“I knew and understood the value of good insulation and good positioning of your house for the sun. But it wasn’t until we looked at passive houses and I did that course that I understood the value of airtightness, the envelope of a building and heat loss… that’s when I realised airtightness was as important as insulation. It was an eye-opener for me.”

To check a home’s airtightness, passive houses are ‘blow tested’ during building, and again when finished to check for air movements. An air movement is a draught coming in through a gap, which affects the home’s energy efficiency.

To give you an idea:

• a house that is built to the New Zealand building code can have 6-7 air movements an hour;
• a house that was built in the 1950s-1970s can have 10-12 air movements an hour;
• a house that was built before the 1940s can have 19-20 air movements an hour.

Warren’s smart house scored just 1.77 air movements an hour.

“You go around with a little smoke wand, and where the draught happens, the smoke gets drawn to it. I found a small gap in my French doors and I taped it out for one of the blower tests.”

The test went from over 2.0 (air movements) before Warren taped up the draught, to under 2.0.

“That was due to a piece of tape that was only a couple of hundred millimetres long.”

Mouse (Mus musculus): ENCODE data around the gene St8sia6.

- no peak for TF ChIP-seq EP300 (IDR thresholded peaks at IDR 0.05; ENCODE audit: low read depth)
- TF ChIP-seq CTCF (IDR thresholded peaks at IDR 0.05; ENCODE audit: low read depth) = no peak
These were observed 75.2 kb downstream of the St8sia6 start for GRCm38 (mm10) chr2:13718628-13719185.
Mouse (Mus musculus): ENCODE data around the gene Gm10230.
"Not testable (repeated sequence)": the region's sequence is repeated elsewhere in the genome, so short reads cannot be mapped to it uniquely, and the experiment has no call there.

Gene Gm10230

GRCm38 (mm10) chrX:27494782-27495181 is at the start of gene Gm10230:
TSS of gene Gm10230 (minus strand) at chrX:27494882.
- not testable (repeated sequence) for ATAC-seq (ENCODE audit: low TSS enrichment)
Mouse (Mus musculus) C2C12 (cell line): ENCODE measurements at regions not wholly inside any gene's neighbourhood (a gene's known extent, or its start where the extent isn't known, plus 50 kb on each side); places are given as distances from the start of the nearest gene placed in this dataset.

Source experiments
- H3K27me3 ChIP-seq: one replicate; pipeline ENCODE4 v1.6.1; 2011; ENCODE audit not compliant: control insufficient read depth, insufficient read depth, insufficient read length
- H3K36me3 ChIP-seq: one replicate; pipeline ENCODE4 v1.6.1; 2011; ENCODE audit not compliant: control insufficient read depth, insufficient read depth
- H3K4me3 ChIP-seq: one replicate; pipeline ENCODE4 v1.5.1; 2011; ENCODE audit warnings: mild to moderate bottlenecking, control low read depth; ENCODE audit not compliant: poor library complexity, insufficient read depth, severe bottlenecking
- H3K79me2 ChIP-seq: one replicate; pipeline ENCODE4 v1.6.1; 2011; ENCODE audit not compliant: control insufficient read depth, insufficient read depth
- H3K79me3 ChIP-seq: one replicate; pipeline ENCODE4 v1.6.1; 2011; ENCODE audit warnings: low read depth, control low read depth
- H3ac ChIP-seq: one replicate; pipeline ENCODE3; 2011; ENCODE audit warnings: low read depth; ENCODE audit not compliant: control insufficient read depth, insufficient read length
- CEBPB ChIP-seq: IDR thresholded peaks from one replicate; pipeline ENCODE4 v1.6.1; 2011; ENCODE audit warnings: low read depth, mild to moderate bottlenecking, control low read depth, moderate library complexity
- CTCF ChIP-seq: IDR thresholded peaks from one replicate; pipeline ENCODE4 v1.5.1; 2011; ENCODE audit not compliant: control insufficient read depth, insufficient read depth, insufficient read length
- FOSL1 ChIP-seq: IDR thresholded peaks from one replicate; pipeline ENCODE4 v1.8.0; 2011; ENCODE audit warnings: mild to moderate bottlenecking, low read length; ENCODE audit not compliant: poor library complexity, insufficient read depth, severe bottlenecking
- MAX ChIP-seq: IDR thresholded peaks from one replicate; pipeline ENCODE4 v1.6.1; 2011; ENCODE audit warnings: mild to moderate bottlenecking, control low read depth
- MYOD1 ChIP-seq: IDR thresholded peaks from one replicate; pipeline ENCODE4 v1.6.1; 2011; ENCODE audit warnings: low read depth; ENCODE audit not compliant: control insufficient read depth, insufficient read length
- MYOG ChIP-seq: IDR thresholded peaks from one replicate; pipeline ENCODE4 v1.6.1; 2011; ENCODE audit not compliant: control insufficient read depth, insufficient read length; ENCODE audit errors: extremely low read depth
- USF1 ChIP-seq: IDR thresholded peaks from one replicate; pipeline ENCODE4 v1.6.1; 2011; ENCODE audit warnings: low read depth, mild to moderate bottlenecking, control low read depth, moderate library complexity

More stories you might like:
9 spices and herbs that could (naturally) boost your mood

The best houses score under 1.0 air movements. The passive house standard is 0.6, indicating a house built with incredible attention to detail.

“When you get it down to 0.6, it’s so detailed, it’s unbelievable to me,” says Warren. “It means the builder has spent a lot of time getting the building tape right. They have made sure that any penetration, any nails or screws, they put tape over it and seal it.

“Everybody has to be in on it. The electricians have to know and understand that if they cut the airtight membrane, they have to tell somebody about it or fix it.” One way to keep the airtightness of a home, and make it easy to run pipes and wiring, is to build a special cavity into the wall to hold them. This prevents someone making a mistake and compromising the membrane.”